Middle school is full of ups and downs. From power struggles and the rumor mill, to conflicting impulses and strong emotions, girls have a lot to deal with in middle school. But it's not all bad.
Middle school also can be an exciting time for girls. They are developing close friendships, gaining some independence and forming their social circles. The key to success is knowing what to expect and how to navigate the sometimes-unpredictable waters of middle school friendships.
There are a number of things you can do to prepare your daughter for middle school and the friendships that go with it. Here are the top 14 things you can do.
Understand that the nature of friendship changes in middle school. Unlike when they were in elementary school, now when girls get together, they mostly want to talk. They talk in person about music, movies, clothes, crafts, books and sometimes even boys. And when they can't talk in person, they will talk online or through texting. Parents who understand this change will be more prepared to help their daughters with challenges.
Keep the lines of communication open. Listen to what your daughter is saying about school and friends. Don’t immediately jump in and try to fix things, but instead allow her to talk. And if you empathize with what she is saying, she will be more likely to keep you in the loop when things do go wrong.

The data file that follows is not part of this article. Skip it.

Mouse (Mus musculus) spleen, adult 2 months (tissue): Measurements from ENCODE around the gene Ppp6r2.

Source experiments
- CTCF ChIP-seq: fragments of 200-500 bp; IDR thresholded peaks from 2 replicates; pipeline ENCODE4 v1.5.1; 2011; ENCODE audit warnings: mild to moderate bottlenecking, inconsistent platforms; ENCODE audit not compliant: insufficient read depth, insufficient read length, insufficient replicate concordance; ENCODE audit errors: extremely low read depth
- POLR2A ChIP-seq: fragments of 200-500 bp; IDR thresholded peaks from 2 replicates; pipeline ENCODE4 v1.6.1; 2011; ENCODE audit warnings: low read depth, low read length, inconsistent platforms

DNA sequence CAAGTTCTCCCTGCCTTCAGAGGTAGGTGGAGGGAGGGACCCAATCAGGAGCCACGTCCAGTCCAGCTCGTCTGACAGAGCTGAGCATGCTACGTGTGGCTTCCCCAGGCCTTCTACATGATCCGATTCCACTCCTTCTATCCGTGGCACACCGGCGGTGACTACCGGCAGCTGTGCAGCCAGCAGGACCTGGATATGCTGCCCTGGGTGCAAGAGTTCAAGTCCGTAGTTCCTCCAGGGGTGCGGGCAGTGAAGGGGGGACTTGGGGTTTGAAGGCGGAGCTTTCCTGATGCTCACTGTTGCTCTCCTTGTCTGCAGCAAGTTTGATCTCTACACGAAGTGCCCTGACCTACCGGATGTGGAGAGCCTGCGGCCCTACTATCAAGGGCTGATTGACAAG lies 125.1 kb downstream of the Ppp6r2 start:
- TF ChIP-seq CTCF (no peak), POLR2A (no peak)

Take steps to build your daughter's self-esteem. In fact, a healthy self-esteem is one of the best ways to prevent bullying in your daughter's life. Be sure you are doing all you can to help her feel good about herself because middle school can do a lot to unravel a girl's self-esteem.
Be prepared for changes in social hierarchy in middle school. Cliques get stronger, the need to be the one in control intensifies and some girls get meaner. And much of this behavior stems from wanting to belong. For some girls, the need to belong is so intense that they will do whatever they can to eliminate the competition. These girls are known as mean girls. They use rumors, ostracizing and gossip to control situations and bully other girls.
Familiarize yourself with the types of bullying your daughter may experience. From cyberbullying and sexting to ostracizing and other forms of relational aggression, you need to be sure you know how kids are bullying today. While face-to-face bullying still exists, technology has created a new platform for bullying and girls especially seem to embrace it. Don’t get left behind. Educate yourself and then educate your daughter.
Talk with your daughter about what constitutes a good friend. A good friend is the one who will look out for her, care about her, include her in activities and treat her with respect. Good friends are also empathetic, loyal and cooperative. Encourage her to find friends with these qualities. Help your daughter identify which girls might make suitable friends.